TAP braced for ‘large scale’ government intervention

With flag-ship airline TAP in dire financial straits, infrastructures minister Pedro Nuno Santos reveals the government is preparing a large scale intervention, which will radically alter the shareholding structure.

Says Público, he has vowed the government “will save TAP in the public interest” as the company “cannot survive without public intervention”.

But the consequences for shareholders Atlantic Gateway (the consortium led by Brazilian airline mogul David Neeleman) look likely to be fairly devastating.

Said Mr Santos today: “The State is studying different alternatives for intervention to assure not only that TAP doesn’t collapse, but that it has conditions to serve the public interest and our economy. I repeat, to serve the interests of the State and not the interests of any particular shareholder”.

Earlier this month, prime minister António Costa admitted in interview with Reuters on the economic effects of the coronavirus pandemic that the government “cannot exclude the need to nationalise TAP or other companies that are absolutely essential for the country. We cannot risk to lose them”.

The pandemic has seen TAP ground almost all its flights and lay-off 90% of its workforce.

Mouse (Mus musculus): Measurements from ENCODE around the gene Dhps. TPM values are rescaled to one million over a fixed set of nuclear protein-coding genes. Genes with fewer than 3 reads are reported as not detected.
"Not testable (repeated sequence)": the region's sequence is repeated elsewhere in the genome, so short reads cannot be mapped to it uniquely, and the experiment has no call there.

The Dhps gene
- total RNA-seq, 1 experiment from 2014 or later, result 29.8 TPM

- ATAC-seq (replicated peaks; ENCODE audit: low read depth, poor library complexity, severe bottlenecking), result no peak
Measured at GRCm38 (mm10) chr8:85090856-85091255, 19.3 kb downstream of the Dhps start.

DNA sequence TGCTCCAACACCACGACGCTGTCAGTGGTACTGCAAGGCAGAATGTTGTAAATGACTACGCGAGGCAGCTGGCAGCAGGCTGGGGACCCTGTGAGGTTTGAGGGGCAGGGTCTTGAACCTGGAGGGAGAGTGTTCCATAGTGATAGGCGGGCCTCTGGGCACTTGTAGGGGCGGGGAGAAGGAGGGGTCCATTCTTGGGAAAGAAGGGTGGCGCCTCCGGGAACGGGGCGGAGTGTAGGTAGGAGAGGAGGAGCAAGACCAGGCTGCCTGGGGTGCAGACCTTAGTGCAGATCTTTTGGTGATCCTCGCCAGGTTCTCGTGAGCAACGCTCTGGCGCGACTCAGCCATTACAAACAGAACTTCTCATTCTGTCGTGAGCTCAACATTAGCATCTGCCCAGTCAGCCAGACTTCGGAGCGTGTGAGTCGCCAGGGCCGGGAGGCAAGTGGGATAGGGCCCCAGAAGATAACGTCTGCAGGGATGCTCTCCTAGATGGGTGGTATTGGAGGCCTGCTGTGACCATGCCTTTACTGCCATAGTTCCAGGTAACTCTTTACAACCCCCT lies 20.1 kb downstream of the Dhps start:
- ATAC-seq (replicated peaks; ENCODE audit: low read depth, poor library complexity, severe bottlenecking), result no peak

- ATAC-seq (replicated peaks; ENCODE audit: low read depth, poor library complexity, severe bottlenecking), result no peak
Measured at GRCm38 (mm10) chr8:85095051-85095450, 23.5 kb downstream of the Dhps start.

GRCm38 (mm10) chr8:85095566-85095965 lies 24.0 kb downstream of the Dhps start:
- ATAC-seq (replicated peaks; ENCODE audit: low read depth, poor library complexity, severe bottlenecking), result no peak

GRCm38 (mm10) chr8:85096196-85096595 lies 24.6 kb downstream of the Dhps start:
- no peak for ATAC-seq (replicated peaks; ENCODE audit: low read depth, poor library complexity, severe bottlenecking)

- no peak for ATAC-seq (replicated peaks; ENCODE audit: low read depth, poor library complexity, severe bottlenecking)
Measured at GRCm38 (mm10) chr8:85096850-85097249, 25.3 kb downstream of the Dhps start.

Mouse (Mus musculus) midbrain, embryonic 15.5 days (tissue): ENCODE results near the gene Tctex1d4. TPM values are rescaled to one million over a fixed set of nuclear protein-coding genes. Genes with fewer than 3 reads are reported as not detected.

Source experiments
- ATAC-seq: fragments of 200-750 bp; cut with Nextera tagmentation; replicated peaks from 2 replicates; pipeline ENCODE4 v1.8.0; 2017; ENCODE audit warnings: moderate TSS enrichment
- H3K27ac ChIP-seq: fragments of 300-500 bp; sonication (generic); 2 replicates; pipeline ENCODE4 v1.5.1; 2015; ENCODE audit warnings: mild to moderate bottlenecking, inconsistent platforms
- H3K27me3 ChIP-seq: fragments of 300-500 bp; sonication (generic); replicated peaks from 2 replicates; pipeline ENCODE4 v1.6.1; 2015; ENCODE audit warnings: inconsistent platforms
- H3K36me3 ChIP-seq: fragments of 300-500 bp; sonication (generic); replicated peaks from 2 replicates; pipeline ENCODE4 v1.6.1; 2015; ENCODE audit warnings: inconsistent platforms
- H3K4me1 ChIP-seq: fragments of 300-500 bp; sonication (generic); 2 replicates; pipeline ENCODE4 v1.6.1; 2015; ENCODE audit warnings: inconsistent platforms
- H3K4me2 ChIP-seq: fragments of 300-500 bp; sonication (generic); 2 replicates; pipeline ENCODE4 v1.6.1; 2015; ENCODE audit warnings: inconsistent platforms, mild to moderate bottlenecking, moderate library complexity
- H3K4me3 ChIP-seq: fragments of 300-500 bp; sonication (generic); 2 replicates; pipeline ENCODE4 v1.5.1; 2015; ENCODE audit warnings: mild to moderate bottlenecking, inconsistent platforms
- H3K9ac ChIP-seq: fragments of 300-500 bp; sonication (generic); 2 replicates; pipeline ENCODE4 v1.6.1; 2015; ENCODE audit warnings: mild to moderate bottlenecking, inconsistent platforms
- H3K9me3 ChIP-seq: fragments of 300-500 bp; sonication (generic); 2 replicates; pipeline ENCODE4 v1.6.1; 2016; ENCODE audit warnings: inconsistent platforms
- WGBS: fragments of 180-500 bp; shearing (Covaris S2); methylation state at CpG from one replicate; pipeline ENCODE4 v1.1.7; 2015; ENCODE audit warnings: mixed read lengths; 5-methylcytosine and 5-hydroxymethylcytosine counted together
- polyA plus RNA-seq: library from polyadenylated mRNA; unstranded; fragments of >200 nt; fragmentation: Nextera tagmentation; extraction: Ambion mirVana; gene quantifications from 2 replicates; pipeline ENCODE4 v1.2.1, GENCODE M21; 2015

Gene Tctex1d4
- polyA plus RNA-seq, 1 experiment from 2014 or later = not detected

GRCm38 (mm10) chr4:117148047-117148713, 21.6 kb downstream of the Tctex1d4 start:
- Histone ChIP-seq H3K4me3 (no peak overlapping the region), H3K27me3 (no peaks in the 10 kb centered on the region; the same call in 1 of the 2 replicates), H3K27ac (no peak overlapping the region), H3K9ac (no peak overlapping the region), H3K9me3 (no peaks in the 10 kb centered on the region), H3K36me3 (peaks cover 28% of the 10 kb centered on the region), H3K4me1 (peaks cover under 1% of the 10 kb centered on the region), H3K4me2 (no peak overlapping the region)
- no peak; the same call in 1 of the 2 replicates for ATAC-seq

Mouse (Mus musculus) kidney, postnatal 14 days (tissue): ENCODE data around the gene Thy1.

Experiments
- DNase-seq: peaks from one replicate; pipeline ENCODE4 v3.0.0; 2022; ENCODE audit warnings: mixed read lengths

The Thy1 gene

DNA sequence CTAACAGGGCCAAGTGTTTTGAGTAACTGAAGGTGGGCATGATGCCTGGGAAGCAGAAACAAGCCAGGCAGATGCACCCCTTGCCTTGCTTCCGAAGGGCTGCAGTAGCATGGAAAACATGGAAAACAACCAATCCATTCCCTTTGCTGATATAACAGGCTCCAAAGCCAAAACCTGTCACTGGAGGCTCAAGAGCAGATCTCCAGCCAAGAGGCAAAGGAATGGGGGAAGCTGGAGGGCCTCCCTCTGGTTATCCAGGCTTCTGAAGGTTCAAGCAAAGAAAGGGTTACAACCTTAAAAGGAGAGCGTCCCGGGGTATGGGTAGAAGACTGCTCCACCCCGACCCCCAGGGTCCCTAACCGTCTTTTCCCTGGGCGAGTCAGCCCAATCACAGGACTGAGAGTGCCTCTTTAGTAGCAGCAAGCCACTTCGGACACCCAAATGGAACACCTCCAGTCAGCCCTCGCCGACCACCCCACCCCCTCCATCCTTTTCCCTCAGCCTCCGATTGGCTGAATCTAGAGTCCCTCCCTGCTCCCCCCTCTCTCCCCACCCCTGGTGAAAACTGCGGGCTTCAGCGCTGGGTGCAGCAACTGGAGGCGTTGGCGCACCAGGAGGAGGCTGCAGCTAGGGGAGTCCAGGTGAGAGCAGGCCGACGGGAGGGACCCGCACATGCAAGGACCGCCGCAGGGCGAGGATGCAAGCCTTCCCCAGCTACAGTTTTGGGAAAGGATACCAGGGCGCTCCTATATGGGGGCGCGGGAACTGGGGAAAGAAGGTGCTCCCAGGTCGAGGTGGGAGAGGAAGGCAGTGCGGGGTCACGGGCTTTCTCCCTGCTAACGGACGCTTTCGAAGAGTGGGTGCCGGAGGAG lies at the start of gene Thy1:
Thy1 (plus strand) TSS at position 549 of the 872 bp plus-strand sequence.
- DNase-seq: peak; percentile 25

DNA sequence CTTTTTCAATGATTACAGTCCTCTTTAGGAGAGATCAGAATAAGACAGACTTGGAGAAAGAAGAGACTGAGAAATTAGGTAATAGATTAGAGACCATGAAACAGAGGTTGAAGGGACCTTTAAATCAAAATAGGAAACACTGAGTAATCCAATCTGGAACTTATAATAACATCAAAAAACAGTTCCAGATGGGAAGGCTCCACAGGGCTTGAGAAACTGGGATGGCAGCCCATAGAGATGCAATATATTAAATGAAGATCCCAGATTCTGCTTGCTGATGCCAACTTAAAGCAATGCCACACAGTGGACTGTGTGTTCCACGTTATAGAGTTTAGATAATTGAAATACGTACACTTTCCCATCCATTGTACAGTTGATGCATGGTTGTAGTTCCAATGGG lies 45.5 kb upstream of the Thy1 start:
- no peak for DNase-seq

The airline was already in serious financial trouble before the Covid crisis, but there were possibilities of ‘investors’ on the horizon.

Now, in the words of aviation online Simpleflying, “it is unlikely that any investments will be made. Hence, nationalization might be TAP’s only realistic solution”.

Portuguese weekly Expresso (which runs daily online stories) doubts the intervention will get to full-blown nationalisation, basically because of what is going on elsewhere in Europe.

In France and Holland, for example, the governments have agreed to ‘bailout’ their national airlines (Air France and KLM) by guaranteeing hefty bank loans.

Expresso suggests the Portuguese government will come up with a similar solution, bringing new conditions into the business ‘arrangement’ with Atlantic Gateway that will involve far greater ‘control’ of future management decisions.

Updates to come.